Female students warned Lewinsky that the LSE did not always meet with their expectations of its female students. One had written in the student newspaper, "I have not seen a glimmer of sexual impulse in anyone's eyes. I think our LSE boys are too serious for that." But one Natalie Black, 22, last year's hockey club captain, was reported to have advised, that the key to happiness might be athletic union nights in the Three Tuns student bar on Wednesdays. "It's general carnage, a lot of fun, drunken sportsmen singing appalling songs," explained Miss Black. "Very English, though they might not be the best marriage prospects."
But whatever it be, Lewinsky has apparently not found a husband so far but could when she gets a job. There are many who would feel privileged to secure her a good position.
Take for instance George Galloway, MP. Once addressing students at the London School of Economics he said, "I made my joke about the 'special relationship' between the US and the British government being the same as the special relationship between Monica Lewinsky and Bill Clinton. It turns out Miss Lewinsky [an LSE student] was in the audience. I apologise!"
But Galloway is always there to help. Ms Lewinsky has achieved what usually has been achieved at LSE by those who went to make a mark in their lives, like for instance Krishna Menon. And as one source said LSE admitted Lewinsky because of her US academic record and not because of her record at White House.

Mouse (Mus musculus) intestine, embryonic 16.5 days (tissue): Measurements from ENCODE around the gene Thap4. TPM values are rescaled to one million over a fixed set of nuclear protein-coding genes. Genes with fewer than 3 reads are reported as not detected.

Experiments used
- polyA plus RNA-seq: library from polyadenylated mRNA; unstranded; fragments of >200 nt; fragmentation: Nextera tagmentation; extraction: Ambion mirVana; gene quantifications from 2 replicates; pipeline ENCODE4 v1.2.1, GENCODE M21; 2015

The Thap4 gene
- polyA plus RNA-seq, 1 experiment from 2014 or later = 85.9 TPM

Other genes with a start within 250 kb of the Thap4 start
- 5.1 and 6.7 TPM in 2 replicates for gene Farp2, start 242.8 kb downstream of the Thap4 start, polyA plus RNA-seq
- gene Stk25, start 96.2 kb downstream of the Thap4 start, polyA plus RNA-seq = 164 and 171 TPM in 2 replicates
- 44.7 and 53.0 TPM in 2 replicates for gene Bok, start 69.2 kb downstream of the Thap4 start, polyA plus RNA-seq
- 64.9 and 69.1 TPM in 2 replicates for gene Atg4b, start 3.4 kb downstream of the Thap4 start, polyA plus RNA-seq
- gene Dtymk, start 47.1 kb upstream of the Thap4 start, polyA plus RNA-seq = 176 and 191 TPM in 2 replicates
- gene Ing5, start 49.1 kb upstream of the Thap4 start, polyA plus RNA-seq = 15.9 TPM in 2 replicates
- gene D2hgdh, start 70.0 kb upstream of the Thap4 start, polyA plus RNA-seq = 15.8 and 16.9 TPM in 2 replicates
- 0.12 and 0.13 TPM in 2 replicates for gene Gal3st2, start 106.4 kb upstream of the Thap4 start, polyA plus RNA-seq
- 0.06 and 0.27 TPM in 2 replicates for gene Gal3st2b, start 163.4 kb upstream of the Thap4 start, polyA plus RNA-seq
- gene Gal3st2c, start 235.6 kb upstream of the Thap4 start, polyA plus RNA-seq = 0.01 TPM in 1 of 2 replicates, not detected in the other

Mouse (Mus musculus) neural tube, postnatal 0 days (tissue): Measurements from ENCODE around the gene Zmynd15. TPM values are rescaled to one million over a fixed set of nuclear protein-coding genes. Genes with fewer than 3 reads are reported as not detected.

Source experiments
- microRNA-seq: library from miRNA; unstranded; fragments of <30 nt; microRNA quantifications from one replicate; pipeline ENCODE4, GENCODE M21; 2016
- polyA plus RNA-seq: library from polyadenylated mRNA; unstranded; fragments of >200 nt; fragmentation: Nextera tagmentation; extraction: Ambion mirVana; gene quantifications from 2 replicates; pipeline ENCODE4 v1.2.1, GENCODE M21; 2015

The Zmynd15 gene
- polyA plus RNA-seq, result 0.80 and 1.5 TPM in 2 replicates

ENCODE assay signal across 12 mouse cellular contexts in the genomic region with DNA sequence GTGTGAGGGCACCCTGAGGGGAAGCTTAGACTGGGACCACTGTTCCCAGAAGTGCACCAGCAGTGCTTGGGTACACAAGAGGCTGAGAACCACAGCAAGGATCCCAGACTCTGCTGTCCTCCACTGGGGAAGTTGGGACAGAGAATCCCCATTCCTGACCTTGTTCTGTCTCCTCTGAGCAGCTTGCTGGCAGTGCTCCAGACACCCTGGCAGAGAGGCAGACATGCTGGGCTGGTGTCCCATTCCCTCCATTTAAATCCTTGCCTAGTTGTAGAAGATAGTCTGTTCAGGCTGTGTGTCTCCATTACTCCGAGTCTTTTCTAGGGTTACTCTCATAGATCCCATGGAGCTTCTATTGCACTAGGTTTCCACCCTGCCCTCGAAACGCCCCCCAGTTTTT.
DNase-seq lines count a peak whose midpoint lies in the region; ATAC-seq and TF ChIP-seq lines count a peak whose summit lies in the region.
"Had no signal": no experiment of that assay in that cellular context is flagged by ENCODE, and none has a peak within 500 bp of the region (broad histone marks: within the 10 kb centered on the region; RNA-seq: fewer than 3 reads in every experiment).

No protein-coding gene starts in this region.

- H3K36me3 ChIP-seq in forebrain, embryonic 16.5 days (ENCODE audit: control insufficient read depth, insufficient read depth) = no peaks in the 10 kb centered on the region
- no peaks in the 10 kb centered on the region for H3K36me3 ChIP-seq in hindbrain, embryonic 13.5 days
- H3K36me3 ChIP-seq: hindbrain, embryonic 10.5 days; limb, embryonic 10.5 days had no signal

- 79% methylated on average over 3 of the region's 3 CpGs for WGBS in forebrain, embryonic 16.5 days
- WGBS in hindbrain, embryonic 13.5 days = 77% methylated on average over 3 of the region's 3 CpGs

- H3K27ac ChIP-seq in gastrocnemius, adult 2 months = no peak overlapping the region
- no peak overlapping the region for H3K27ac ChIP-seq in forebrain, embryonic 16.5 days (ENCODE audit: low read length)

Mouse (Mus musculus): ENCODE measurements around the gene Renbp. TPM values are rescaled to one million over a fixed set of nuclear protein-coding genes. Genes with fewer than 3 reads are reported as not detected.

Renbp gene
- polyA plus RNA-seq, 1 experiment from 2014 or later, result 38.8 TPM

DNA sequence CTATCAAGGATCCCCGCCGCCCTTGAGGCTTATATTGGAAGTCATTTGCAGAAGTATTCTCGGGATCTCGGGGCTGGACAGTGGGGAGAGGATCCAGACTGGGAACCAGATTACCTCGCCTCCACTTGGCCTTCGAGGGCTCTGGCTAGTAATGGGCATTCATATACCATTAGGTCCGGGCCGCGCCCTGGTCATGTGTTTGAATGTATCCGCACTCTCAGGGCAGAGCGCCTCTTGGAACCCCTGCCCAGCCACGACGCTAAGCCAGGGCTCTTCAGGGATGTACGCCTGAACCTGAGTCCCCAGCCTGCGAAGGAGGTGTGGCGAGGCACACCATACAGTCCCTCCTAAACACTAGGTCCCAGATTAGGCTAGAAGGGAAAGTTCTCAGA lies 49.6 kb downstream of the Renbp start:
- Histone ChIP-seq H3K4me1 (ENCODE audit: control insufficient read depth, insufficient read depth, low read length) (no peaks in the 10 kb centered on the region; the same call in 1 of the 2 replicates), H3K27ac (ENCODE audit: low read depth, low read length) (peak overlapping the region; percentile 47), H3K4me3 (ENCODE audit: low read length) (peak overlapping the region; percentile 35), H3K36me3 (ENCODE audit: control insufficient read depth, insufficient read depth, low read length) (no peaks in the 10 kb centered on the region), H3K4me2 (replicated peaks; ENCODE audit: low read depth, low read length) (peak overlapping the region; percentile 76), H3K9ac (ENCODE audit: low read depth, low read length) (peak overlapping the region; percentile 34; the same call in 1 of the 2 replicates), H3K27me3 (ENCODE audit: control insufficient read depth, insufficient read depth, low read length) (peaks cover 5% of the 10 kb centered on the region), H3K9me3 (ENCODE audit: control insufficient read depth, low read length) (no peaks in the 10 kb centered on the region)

If things get too exhausting, the former presidential mistress can escape to the Beaver's Retreat. It's the bar on the fourth floor of the LSE's old building. (The LSE's coat of arms, you see, is adorned with the figure of a beaver, chosen, a spokesman assured us, because of its "foresight, constructiveness and industrious behaviour". It is a non-smoking bar; no cigars allowed!) Ms Lewinsky will be building on her degree in psychology from Lewis and Clark College in Portland, Oregon, and is likely to be paying £12,000 for her British degree. She is expected to begin her degree next month.
There will be plenty of fellow Americans at the London University, which draws more than half its students from abroad (63% in 2004). Last year there were 935 US students out of a total of 5,439 international students from 125 countries.
President Clinton gave a lecture at LSE in the wake of the September 11 terrorist attacks on New York and Washington, but rumours that his daughter, Chelsea, was bored at Oxford and wanted to switch to the London institution proved unfounded.
LSE's Institute of Social Psychology boasts one of the largest concentrations of social psychologists in Europe, with 13 members of staff and more than 100 graduate students enrolled.
The institute's broad project is "to understand, through theoretical development and empirical research, the social processes that emerge at the intersection between the individual and wider societal contexts," states its website.
It adds, "Our research and teaching focuses on organisational behaviour and dynamics, risk in society, communication multiculturalism and discrimination, individual and social health and the community, decision taking and the social production of knowledge."
One of the leading lights at the institute, George Gaskell, lists a special research interest in "risk and trust" - a field Ms Lewinsky might well have opinions on.